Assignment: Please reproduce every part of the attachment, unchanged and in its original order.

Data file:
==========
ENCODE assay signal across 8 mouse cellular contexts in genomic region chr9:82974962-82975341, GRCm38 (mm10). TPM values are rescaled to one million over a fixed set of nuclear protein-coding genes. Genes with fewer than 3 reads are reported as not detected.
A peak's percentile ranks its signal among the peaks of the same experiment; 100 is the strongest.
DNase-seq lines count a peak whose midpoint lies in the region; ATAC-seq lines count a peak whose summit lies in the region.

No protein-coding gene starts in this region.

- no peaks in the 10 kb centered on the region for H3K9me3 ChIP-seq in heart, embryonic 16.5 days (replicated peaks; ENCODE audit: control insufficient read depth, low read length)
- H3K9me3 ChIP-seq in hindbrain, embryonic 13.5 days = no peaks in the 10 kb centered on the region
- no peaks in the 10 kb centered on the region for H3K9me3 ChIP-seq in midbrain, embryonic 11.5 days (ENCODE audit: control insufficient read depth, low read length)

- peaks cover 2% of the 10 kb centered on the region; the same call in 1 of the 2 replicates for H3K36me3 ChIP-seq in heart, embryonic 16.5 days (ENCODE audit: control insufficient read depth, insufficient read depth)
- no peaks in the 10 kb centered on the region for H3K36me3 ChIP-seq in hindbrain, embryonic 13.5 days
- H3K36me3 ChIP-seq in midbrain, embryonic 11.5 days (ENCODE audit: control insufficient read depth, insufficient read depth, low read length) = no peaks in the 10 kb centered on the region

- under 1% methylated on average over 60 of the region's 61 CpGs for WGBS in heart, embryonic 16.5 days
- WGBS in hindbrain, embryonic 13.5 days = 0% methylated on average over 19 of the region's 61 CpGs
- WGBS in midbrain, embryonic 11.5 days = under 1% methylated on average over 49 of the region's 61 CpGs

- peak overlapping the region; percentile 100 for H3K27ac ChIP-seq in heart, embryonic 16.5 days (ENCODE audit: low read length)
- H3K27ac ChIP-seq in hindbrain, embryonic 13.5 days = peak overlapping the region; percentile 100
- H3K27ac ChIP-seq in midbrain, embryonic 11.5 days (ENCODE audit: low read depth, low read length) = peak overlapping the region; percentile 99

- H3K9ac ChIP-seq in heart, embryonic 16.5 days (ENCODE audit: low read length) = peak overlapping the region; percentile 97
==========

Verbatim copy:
ENCODE assay signal across 8 mouse cellular contexts in genomic region chr9:82974962-82975341, GRCm38 (mm10). TPM values are rescaled to one million over a fixed set of nuclear protein-coding genes. Genes with fewer than 3 reads are reported as not detected.
A peak's percentile ranks its signal among the peaks of the same experiment; 100 is the strongest.
DNase-seq lines count a peak whose midpoint lies in the region; ATAC-seq lines count a peak whose summit lies in the region.

No protein-coding gene starts in this region.

- no peaks in the 10 kb centered on the region for H3K9me3 ChIP-seq in heart, embryonic 16.5 days (replicated peaks; ENCODE audit: control insufficient read depth, low read length)
- H3K9me3 ChIP-seq in hindbrain, embryonic 13.5 days = no peaks in the 10 kb centered on the region
- no peaks in the 10 kb centered on the region for H3K9me3 ChIP-seq in midbrain, embryonic 11.5 days (ENCODE audit: control insufficient read depth, low read length)

- peaks cover 2% of the 10 kb centered on the region; the same call in 1 of the 2 replicates for H3K36me3 ChIP-seq in heart, embryonic 16.5 days (ENCODE audit: control insufficient read depth, insufficient read depth)
- no peaks in the 10 kb centered on the region for H3K36me3 ChIP-seq in hindbrain, embryonic 13.5 days
- H3K36me3 ChIP-seq in midbrain, embryonic 11.5 days (ENCODE audit: control insufficient read depth, insufficient read depth, low read length) = no peaks in the 10 kb centered on the region

- under 1% methylated on average over 60 of the region's 61 CpGs for WGBS in heart, embryonic 16.5 days
- WGBS in hindbrain, embryonic 13.5 days = 0% methylated on average over 19 of the region's 61 CpGs
- WGBS in midbrain, embryonic 11.5 days = under 1% methylated on average over 49 of the region's 61 CpGs

- peak overlapping the region; percentile 100 for H3K27ac ChIP-seq in heart, embryonic 16.5 days (ENCODE audit: low read length)
- H3K27ac ChIP-seq in hindbrain, embryonic 13.5 days = peak overlapping the region; percentile 100
- H3K27ac ChIP-seq in midbrain, embryonic 11.5 days (ENCODE audit: low read depth, low read length) = peak overlapping the region; percentile 99

- H3K9ac ChIP-seq in heart, embryonic 16.5 days (ENCODE audit: low read length) = peak overlapping the region; percentile 97